In the next few years, a new Performing and Visual Arts Center will be built on the Upper-School Campus, taking up the building where the Hirst Library and Johnson Gym are currently located. It will serve as a new settlement to the Art Department, which has been scattered all over the place in past years. The library would move to a space beside The Hub area, at the back of the music practice rooms.
The idea of building a PAVA center can trace all the way back to 1978, with the motivation of providing a home for the Art Department. If you take a walk around the Upper School Campus, you’ll find the visual arts studio down in the basement, the music suite and practice rooms in Shumway, the dance studio and band room by the gym and Newhall auditorium in upper Shumway. The Art Department is indeed all over the place, and has needed to be put together for a long time.
The new library will have a much smaller space than that of Hirst Library, which means not all the books can be kept. “Taking care of a library is kind of like taking care of a garden,” says the school librarian, Mr. Richard Kettering. According to Mr. Kettering, much heavier “weeding” work of books has been done during these two years. The process of weeding was normally intended to get rid of items that are obsolete or in poor condition, yet some books of good quality had to be disposed of this time.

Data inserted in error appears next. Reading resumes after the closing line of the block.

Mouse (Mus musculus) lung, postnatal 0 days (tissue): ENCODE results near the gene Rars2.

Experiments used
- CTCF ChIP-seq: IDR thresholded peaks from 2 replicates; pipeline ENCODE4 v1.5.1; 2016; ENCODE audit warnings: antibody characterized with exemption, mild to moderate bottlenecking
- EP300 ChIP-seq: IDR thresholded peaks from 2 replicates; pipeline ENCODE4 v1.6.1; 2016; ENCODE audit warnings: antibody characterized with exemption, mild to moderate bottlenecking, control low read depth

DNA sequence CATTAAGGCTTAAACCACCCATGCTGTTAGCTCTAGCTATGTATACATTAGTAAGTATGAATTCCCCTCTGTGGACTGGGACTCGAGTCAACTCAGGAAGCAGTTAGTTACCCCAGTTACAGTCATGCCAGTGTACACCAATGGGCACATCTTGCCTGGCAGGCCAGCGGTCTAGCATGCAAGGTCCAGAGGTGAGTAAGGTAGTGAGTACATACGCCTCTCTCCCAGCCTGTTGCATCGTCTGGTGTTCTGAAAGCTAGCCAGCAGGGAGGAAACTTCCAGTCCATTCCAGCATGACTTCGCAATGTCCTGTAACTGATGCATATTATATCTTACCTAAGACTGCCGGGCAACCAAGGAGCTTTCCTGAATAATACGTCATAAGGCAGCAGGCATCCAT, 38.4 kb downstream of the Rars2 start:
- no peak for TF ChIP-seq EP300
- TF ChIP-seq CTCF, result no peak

Despite its old-styled decoration, Hirst is a very modern library. As a fully automated member of the SELCO system and one of the first libraries that started e-book collection, Hirst sets a great example for other libraries in Minnesota as well as other states.
The first steps of realizing this long-existed plan included the relocation of the gym and weight room, under the purpose of settling the athletic program entirely in the sports complex. There will be structural work done in the old weight room. The gym would eventually convert into a theater, and the library would become new art studios.
“The look of this library (Hirst) fits the school,” says Mr. Kettering, “the students here are proud of the heritage of the school… I hope that in the new space, they’re able to preserve this kind of old-school look and feel.”